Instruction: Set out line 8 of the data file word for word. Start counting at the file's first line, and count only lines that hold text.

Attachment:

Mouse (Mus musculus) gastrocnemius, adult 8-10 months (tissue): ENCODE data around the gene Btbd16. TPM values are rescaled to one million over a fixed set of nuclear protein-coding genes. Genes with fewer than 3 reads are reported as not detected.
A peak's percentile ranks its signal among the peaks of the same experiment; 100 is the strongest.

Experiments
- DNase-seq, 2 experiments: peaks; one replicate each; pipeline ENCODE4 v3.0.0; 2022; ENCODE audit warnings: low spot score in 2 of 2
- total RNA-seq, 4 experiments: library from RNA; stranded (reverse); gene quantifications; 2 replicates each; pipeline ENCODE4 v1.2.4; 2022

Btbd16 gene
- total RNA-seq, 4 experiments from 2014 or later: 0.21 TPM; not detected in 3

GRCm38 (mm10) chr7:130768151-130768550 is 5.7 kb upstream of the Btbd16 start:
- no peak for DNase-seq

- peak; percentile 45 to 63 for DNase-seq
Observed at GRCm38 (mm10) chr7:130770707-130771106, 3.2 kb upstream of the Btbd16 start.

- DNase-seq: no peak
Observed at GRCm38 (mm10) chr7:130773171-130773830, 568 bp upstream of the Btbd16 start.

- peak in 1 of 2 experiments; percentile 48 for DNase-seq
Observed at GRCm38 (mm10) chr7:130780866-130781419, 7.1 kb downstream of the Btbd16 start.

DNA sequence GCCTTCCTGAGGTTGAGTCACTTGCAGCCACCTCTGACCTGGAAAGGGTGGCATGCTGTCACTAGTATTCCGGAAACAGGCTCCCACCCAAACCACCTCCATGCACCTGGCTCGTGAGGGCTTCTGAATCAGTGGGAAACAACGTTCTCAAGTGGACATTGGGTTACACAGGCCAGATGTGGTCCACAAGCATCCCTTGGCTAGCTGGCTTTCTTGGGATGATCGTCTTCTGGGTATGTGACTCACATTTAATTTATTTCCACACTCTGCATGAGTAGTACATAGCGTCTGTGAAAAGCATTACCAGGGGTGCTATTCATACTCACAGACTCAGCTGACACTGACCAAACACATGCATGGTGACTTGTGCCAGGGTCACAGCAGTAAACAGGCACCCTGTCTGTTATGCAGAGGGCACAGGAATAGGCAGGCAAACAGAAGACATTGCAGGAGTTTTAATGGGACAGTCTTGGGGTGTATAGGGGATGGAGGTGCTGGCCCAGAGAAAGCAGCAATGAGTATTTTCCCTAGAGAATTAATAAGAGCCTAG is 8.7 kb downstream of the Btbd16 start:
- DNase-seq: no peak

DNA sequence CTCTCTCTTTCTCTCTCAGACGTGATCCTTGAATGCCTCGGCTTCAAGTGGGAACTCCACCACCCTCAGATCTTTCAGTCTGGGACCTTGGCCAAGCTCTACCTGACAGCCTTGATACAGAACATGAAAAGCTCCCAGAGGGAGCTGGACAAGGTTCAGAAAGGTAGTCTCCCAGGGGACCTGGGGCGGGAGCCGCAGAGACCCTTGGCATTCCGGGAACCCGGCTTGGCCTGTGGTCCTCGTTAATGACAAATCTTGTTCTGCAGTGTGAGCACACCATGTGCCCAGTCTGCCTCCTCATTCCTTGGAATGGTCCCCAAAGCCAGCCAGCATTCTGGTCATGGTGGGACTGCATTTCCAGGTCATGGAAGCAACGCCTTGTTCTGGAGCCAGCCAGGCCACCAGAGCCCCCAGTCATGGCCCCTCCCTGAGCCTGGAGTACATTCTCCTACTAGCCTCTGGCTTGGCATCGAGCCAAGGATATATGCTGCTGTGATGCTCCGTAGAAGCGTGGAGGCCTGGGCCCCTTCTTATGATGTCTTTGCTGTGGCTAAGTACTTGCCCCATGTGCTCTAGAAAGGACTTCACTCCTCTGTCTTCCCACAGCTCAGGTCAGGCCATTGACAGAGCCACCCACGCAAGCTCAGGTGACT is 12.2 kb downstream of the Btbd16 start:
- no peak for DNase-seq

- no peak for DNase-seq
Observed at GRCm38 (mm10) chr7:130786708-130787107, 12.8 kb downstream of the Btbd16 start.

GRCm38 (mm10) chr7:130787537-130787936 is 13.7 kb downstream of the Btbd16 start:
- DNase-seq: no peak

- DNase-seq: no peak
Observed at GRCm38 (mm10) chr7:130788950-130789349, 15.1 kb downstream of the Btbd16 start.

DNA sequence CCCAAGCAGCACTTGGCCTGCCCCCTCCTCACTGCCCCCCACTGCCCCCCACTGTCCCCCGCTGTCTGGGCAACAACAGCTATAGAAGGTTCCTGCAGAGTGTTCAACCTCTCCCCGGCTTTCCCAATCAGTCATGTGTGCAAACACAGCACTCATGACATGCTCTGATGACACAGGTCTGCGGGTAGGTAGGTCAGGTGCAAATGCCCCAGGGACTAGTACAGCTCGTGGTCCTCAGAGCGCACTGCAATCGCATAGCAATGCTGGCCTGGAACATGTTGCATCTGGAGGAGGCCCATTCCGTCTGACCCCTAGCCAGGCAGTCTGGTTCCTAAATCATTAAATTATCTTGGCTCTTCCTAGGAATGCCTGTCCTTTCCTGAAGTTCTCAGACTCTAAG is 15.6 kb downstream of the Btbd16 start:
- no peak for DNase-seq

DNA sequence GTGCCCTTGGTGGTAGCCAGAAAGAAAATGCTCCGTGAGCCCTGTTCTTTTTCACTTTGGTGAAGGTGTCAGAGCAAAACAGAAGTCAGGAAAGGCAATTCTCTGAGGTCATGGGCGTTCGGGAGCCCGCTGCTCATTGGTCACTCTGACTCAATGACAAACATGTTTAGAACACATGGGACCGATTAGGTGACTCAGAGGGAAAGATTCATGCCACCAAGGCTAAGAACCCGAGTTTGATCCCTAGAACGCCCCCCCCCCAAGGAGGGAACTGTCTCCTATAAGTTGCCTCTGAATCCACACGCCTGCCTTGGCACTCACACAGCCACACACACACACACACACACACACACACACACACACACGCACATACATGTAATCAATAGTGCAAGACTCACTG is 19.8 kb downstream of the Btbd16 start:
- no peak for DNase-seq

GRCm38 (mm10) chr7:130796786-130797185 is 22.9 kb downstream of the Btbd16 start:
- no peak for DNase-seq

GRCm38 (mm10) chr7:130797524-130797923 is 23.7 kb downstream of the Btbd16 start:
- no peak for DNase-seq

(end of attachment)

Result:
GRCm38 (mm10) chr7:130768151-130768550 is 5.7 kb upstream of the Btbd16 start: